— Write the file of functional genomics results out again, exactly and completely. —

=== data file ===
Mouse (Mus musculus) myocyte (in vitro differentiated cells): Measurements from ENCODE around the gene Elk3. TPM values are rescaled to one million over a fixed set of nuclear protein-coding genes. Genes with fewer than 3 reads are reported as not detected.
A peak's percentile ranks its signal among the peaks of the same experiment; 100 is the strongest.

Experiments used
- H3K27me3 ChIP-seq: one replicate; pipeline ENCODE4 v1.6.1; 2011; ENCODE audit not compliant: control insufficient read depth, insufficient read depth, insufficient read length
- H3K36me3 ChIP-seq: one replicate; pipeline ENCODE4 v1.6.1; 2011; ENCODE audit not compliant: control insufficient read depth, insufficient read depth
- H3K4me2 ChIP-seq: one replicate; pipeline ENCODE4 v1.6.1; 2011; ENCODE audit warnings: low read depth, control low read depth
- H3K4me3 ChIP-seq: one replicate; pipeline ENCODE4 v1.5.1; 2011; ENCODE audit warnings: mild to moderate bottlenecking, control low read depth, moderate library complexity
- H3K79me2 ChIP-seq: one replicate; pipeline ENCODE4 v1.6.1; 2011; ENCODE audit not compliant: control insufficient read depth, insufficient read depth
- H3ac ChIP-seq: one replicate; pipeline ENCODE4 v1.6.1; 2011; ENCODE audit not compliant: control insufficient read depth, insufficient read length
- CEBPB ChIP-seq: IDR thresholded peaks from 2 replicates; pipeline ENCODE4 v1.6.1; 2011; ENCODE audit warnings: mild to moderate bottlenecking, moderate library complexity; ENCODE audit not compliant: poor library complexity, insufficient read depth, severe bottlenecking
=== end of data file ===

Mouse (Mus musculus) myocyte (in vitro differentiated cells): Measurements from ENCODE around the gene Elk3. TPM values are rescaled to one million over a fixed set of nuclear protein-coding genes. Genes with fewer than 3 reads are reported as not detected.
A peak's percentile ranks its signal among the peaks of the same experiment; 100 is the strongest.

Experiments used
- H3K27me3 ChIP-seq: one replicate; pipeline ENCODE4 v1.6.1; 2011; ENCODE audit not compliant: control insufficient read depth, insufficient read depth, insufficient read length
- H3K36me3 ChIP-seq: one replicate; pipeline ENCODE4 v1.6.1; 2011; ENCODE audit not compliant: control insufficient read depth, insufficient read depth
- H3K4me2 ChIP-seq: one replicate; pipeline ENCODE4 v1.6.1; 2011; ENCODE audit warnings: low read depth, control low read depth
- H3K4me3 ChIP-seq: one replicate; pipeline ENCODE4 v1.5.1; 2011; ENCODE audit warnings: mild to moderate bottlenecking, control low read depth, moderate library complexity
- H3K79me2 ChIP-seq: one replicate; pipeline ENCODE4 v1.6.1; 2011; ENCODE audit not compliant: control insufficient read depth, insufficient read depth
- H3ac ChIP-seq: one replicate; pipeline ENCODE4 v1.6.1; 2011; ENCODE audit not compliant: control insufficient read depth, insufficient read length
- CEBPB ChIP-seq: IDR thresholded peaks from 2 replicates; pipeline ENCODE4 v1.6.1; 2011; ENCODE audit warnings: mild to moderate bottlenecking, moderate library complexity; ENCODE audit not compliant: poor library complexity, insufficient read depth, severe bottlenecking